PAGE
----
I’ve always been interested in legato playing, because its smooth tone. Perhaps because I play single-coils (not compressed like high-output humbuckers), when I try to pick every note, the pick attack just come through too strongly and the resulting sound has a jagged impression.
But it didn’t all make sense to me until the last few months, when I stumbled on this video by Marshall Harrison:
At about 3-minute mark he reveals that this approach relies on notes all hammered-on and no pull-offs.
Aha! A lightbulb moment there.
All hammer-on approach just makes so much sense, and here are the reasons:
- As Marshall says, the tone is more uniform. Pull-offs have a brighter edge that’s hard to control, while hammer-on results in a rounder, smoother tone.
- Hammer-ons can be executed with a single finger, while pull-offs require more than one. This is huge when trying to pull off a faster passage, because if you’re gonna do pull-off you have to leave fingers in position for that, while with all hammer-on, fingers that are “done” playing a note can move on to get ready for other notes.
- Better control over dynamics. Once again, pull-offs are hard to control — it’s so easy to play it loud. Hammer-ons, once practiced, are like piano playing. You can begin to control how hard you strike the string.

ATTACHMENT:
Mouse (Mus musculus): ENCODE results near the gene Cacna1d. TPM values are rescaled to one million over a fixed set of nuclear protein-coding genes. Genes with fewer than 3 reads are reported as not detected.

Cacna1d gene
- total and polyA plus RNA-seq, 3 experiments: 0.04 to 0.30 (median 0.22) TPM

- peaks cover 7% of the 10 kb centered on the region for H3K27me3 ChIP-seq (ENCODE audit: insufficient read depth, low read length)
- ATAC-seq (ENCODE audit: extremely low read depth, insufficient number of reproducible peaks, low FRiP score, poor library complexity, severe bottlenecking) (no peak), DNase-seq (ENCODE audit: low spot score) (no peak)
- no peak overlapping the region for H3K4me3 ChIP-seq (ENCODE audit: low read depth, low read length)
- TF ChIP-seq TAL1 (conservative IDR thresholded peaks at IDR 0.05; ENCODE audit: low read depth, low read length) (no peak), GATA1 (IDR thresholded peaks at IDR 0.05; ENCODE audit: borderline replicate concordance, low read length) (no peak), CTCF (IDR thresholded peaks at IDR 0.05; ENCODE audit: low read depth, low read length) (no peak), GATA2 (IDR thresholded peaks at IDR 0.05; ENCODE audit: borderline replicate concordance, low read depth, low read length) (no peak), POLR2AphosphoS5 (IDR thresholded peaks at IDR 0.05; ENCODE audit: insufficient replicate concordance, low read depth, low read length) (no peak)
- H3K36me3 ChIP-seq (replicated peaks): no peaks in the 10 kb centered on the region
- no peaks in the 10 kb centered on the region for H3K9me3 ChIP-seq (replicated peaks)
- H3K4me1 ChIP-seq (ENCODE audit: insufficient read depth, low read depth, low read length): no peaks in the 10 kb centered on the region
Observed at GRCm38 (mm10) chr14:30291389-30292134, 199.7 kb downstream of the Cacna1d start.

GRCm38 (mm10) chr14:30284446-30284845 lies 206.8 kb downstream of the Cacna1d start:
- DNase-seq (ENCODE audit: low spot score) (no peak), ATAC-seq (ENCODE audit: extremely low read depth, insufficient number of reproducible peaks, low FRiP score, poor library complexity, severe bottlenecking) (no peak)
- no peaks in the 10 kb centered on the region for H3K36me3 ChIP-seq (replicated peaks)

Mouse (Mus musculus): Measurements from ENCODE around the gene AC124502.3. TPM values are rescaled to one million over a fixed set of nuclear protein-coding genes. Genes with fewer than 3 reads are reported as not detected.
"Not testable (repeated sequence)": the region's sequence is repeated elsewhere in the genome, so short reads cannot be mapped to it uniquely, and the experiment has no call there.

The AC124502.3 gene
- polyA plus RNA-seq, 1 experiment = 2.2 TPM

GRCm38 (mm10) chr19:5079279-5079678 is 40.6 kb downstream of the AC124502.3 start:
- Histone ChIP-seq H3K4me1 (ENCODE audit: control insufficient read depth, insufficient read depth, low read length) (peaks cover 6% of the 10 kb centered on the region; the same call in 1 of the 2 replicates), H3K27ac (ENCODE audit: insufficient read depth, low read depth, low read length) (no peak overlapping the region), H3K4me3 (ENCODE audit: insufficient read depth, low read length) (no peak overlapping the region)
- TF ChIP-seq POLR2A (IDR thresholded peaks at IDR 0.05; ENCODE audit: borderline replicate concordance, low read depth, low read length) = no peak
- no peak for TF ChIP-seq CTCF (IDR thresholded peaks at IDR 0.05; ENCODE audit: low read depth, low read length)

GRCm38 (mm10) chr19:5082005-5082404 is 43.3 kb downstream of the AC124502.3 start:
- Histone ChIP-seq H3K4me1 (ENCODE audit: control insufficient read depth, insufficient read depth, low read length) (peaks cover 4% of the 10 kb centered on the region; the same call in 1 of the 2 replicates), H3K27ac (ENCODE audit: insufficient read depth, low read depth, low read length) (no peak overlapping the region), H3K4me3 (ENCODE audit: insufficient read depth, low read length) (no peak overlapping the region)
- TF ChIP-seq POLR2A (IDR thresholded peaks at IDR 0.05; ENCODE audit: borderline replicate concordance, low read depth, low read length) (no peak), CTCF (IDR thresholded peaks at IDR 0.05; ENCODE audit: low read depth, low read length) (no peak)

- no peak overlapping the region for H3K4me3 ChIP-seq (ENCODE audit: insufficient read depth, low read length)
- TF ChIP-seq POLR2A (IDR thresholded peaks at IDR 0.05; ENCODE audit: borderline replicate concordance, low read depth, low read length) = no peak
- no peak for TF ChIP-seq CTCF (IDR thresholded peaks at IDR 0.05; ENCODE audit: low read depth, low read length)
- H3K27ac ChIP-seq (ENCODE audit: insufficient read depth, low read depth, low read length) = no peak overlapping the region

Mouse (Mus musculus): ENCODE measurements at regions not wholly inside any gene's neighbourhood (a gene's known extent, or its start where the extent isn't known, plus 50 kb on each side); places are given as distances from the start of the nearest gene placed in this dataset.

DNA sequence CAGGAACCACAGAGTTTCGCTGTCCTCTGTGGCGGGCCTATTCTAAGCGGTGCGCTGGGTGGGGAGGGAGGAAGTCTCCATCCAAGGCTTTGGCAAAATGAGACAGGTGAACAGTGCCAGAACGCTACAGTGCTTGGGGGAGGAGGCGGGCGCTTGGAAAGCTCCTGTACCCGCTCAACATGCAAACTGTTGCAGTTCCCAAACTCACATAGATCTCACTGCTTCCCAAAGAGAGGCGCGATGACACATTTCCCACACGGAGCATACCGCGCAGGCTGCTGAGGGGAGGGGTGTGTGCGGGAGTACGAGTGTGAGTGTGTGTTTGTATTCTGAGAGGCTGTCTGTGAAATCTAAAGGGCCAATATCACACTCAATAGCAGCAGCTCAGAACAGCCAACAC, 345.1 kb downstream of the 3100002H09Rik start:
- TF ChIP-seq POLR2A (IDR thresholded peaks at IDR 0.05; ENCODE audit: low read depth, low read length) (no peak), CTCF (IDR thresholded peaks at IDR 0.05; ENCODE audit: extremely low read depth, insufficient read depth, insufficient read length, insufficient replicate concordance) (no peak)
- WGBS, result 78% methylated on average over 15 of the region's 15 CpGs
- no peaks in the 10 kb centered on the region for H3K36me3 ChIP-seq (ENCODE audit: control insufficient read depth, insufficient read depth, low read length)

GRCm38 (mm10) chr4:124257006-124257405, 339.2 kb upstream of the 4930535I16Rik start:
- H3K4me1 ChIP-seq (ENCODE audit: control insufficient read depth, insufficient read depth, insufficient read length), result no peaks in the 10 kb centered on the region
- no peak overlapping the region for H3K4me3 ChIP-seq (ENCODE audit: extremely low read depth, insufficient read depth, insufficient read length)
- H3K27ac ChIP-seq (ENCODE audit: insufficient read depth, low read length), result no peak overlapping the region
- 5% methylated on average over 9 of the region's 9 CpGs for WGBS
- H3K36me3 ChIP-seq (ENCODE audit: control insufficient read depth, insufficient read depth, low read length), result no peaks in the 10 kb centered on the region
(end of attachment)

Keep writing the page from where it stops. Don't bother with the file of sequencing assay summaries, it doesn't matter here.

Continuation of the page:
So I’ve been working on replacing pull-offs with hammer-ons. It’s a slow process but it’s a major step forward for me, as I struggled with legato playing for years. I do have some piano background, so being able to approach guitar with the same motion and feel comes so much easier. The only place where pull-offs are allowed are fast trills.
I highly recommend it, if you’re drawn to that smooth sound of legato playing. It’s easy, too.
(I realize that this post really calls for a clip or a video demonstrating the difference — perhaps I’ll record them and add later.)